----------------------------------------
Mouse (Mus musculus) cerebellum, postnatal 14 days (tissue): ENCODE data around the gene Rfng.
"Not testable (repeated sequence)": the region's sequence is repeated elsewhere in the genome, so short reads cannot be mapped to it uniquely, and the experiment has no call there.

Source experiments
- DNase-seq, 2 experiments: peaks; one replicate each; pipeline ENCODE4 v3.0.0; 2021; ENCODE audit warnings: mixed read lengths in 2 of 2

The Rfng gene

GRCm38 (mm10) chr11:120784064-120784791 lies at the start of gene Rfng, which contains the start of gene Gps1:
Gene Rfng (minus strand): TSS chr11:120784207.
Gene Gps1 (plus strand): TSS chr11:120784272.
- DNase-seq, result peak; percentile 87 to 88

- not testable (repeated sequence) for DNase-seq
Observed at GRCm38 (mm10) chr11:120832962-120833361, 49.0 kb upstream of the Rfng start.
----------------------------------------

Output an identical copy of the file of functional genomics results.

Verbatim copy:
Mouse (Mus musculus) cerebellum, postnatal 14 days (tissue): ENCODE data around the gene Rfng.
"Not testable (repeated sequence)": the region's sequence is repeated elsewhere in the genome, so short reads cannot be mapped to it uniquely, and the experiment has no call there.

Source experiments
- DNase-seq, 2 experiments: peaks; one replicate each; pipeline ENCODE4 v3.0.0; 2021; ENCODE audit warnings: mixed read lengths in 2 of 2

The Rfng gene

GRCm38 (mm10) chr11:120784064-120784791 lies at the start of gene Rfng, which contains the start of gene Gps1:
Gene Rfng (minus strand): TSS chr11:120784207.
Gene Gps1 (plus strand): TSS chr11:120784272.
- DNase-seq, result peak; percentile 87 to 88

- not testable (repeated sequence) for DNase-seq
Observed at GRCm38 (mm10) chr11:120832962-120833361, 49.0 kb upstream of the Rfng start.